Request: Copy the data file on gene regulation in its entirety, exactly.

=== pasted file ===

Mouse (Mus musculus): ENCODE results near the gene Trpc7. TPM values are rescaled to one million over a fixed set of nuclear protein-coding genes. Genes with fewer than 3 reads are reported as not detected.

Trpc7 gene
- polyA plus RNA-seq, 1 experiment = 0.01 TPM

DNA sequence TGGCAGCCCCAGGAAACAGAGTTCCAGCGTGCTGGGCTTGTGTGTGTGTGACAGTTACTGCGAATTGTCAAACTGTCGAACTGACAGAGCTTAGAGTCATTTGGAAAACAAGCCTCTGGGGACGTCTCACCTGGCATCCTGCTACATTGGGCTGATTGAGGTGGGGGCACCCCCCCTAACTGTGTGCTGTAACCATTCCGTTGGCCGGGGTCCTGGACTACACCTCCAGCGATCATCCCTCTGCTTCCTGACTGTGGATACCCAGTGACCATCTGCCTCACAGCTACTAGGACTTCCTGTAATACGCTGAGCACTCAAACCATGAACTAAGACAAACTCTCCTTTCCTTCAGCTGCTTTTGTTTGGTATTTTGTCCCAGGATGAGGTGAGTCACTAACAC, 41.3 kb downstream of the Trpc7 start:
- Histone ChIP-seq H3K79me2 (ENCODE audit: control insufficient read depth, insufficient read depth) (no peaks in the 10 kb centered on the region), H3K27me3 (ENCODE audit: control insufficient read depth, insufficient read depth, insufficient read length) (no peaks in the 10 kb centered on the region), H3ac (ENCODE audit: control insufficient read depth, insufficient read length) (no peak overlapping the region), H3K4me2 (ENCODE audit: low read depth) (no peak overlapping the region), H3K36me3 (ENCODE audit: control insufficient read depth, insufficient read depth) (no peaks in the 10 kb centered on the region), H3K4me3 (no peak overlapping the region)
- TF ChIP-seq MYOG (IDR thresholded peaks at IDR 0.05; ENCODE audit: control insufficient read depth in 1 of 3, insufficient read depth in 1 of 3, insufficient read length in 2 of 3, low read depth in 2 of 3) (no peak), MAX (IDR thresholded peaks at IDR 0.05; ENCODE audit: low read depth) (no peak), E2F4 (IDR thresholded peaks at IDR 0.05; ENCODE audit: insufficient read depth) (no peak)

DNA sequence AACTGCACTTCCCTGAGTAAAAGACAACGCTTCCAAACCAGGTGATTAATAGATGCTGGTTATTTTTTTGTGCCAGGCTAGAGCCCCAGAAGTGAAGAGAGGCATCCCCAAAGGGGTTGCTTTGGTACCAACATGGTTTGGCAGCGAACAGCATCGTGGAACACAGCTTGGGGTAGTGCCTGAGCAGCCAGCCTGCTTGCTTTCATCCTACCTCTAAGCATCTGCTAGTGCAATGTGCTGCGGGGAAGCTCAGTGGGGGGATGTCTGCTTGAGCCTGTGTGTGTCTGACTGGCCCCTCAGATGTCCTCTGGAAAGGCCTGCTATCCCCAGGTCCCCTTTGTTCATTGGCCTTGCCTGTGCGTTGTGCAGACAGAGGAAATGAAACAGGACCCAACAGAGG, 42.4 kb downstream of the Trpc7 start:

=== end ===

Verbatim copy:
Mouse (Mus musculus): ENCODE results near the gene Trpc7. TPM values are rescaled to one million over a fixed set of nuclear protein-coding genes. Genes with fewer than 3 reads are reported as not detected.

Trpc7 gene
- polyA plus RNA-seq, 1 experiment = 0.01 TPM

DNA sequence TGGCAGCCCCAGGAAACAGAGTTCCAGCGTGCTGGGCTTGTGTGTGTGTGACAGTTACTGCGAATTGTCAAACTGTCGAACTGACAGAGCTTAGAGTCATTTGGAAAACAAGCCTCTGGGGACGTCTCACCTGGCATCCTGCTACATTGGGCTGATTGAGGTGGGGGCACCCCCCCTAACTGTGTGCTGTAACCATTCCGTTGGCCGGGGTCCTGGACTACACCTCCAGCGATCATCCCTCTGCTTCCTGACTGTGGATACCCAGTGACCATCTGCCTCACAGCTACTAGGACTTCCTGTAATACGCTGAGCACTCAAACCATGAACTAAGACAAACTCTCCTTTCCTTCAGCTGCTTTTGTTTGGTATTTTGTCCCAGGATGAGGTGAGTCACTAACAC, 41.3 kb downstream of the Trpc7 start:
- Histone ChIP-seq H3K79me2 (ENCODE audit: control insufficient read depth, insufficient read depth) (no peaks in the 10 kb centered on the region), H3K27me3 (ENCODE audit: control insufficient read depth, insufficient read depth, insufficient read length) (no peaks in the 10 kb centered on the region), H3ac (ENCODE audit: control insufficient read depth, insufficient read length) (no peak overlapping the region), H3K4me2 (ENCODE audit: low read depth) (no peak overlapping the region), H3K36me3 (ENCODE audit: control insufficient read depth, insufficient read depth) (no peaks in the 10 kb centered on the region), H3K4me3 (no peak overlapping the region)
- TF ChIP-seq MYOG (IDR thresholded peaks at IDR 0.05; ENCODE audit: control insufficient read depth in 1 of 3, insufficient read depth in 1 of 3, insufficient read length in 2 of 3, low read depth in 2 of 3) (no peak), MAX (IDR thresholded peaks at IDR 0.05; ENCODE audit: low read depth) (no peak), E2F4 (IDR thresholded peaks at IDR 0.05; ENCODE audit: insufficient read depth) (no peak)

DNA sequence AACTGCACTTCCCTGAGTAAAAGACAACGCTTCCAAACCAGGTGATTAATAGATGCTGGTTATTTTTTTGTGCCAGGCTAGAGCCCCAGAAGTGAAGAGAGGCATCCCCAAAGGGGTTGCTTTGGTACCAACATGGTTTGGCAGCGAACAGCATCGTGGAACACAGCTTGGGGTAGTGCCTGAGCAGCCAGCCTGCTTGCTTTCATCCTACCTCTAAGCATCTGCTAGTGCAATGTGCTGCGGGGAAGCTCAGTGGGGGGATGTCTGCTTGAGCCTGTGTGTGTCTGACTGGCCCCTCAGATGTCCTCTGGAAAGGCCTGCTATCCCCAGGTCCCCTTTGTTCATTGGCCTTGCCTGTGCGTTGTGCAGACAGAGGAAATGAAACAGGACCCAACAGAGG, 42.4 kb downstream of the Trpc7 start: